Republican lawmakers in the New York State Assembly created quite a stir earlier this week, when they complained to the New York Post that the recently passed budget contained secret funding for the SAFE Act. Short for Secure Ammunition and Firearms Enforcement Act of 2013, this is the controversial piece of legislationwritten hastily in response to the Sandy Hook Elementary School shootings and calls for strict regulations on the sale and use of guns and ammunition, including — as was argued in a previous column — the warrantless seizure of guns.
Two senators who wished to remain anonymous told the Post that funds tagged for certain aspects of the SAFE Act were “hidden” in the budget, and that they never would have voted in favor had they known. Meanwhile, several unnamed Assembly GOP lawmakers claimed that they had only found out about the funding at a state budget briefing.
There’s only three options here – they’re either lying, flat-out admitting that they didn’t review the budget prior to voting, or are trying to cover their “yes” vote by alleging they didn’t know what was in the budget.
Numerous Republicans who had actually put their name on it were openly debating SAFE Act funding in this year’s budget. Even the normally obedient media were pointing it out well in advance of budget debates.
Via LoHud on February 7th, nearly two months before the budget passed:
Gov. Andrew Cuomo’s $137.2 billion budget proposal includes an additional $3.2 million for personnel costs related to the SAFE Act, according to the head of the state police.
Superintendent Joseph D’Amico told lawmakers at a budget hearing this week that the money will go toward hiring civilian employees to help with administrative duties related to the gun laws, including the processing of assault-weapon registrations and maintaining records.
On March 14th, Republican Assemblyman Steve Hawley issued a statement that read in part:
This is also a bad budget proposal for those who support the Second Amendment of our Constitution, as $3.2 million is devoted to implementing the SAFE Act, and a proposal to legalize crossbows for hunting purposes that the governor included in his budget was omitted here.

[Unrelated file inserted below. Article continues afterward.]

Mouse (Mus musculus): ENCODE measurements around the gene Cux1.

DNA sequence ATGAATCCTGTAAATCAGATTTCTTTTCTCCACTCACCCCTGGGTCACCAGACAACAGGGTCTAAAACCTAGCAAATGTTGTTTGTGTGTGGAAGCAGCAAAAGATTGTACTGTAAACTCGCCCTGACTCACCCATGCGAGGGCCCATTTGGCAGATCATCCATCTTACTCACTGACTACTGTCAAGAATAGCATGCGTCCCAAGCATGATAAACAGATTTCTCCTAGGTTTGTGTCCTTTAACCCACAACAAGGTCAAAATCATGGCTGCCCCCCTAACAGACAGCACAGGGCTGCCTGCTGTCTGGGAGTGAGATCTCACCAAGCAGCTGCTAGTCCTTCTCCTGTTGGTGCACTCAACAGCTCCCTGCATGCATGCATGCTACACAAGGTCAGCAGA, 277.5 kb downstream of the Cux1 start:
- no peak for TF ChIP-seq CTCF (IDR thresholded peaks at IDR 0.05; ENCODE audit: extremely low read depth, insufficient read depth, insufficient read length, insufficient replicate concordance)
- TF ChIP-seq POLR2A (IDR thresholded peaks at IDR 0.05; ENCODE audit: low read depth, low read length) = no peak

Early on March 31st, Politics on the Hudson reiterated D’Amico’s statements that this year’s budget contained a provision to allocate $3.2 million to the SAFE Act, but also reminded lawmakers that nearly $28 million had been allocated for the implementation of a database and technology to support the state’s gun-control law last year, with $7 million having already been spent. The budget would eventually be voted on at least 10 hours after this portion of the debate.
Republican Assemblyman Steve McLaughlin took to his Facebook page that same day to explain to his constituents that he would be voting ‘no’ on the budget, in part specifically because it contained funding for the SAFE Act.
I just voted no on 8550-E which was the state operations bill. There was funding for the SAFE Act in the bill and I will not support that and debated the bill. There is also SAFE Act funding in 8554-E for the SAFE Act database and I will vote no on that bill as well.
In speaking with McLaughlin about the latest GOP claims that the funding was hidden he said, “I certainly knew it was in there and debated it.”
Here is video of the Assemblyman debating the budget and saying ‘no’ to all SAFE Act funding:
McLaughlin added, “They’re trying to say that they didn’t see it but after last year and how it was hidden how could anyone not ask the question?”
Even after the budget had passed, but still well before these new claims of ‘hidden’ funding, others were still sounding the alarm about money being allocated for a state gun database.
Via the Adirondack Daily Enterprise on April 11th:
Assemblyman Dan Stec is warning against a provision in the state budget which would fund a state database for gun records, required by last year’s Secure Ammunition and Firearms Enforcement Act.
Stec, a Republican from Queensbury, objects to a $3.2 million allocation in the budget to implement the database. That line item falls within a provision that gives state police $88.9 million for technical police service programs. The state gave $27.7 million for a SAFE Act database last year, according to news reports.
Yet somehow, it took until early May before certain anonymous GOP lawmakers realized they had been duped to vote for SAFE Act funding?
The New York State Rifle & Pistol Association (NYSRPA) fired back against these Republicans, particularly NYSRPA President Tom King:
“There is a reason the Senator quoted by the Post wants to remain anonymous,” King said. “Their statement is an easily provable falsehood. This is classic Albany politics: Tell their constituents one thing and do the exact opposite in the legislature and hope nobody notices the difference.”
It’s time for these lawmakers to come clean. You were duped into using a tragedy and a “message of necessity” to help pass the SAFE Act in the first place. You were duped into providing nearly $28 million in funding toward its implementation last year. And this year you want us to believe you were completely blindsided again?
You’re either lying, didn’t read the bill, or are covering your backside with double talk.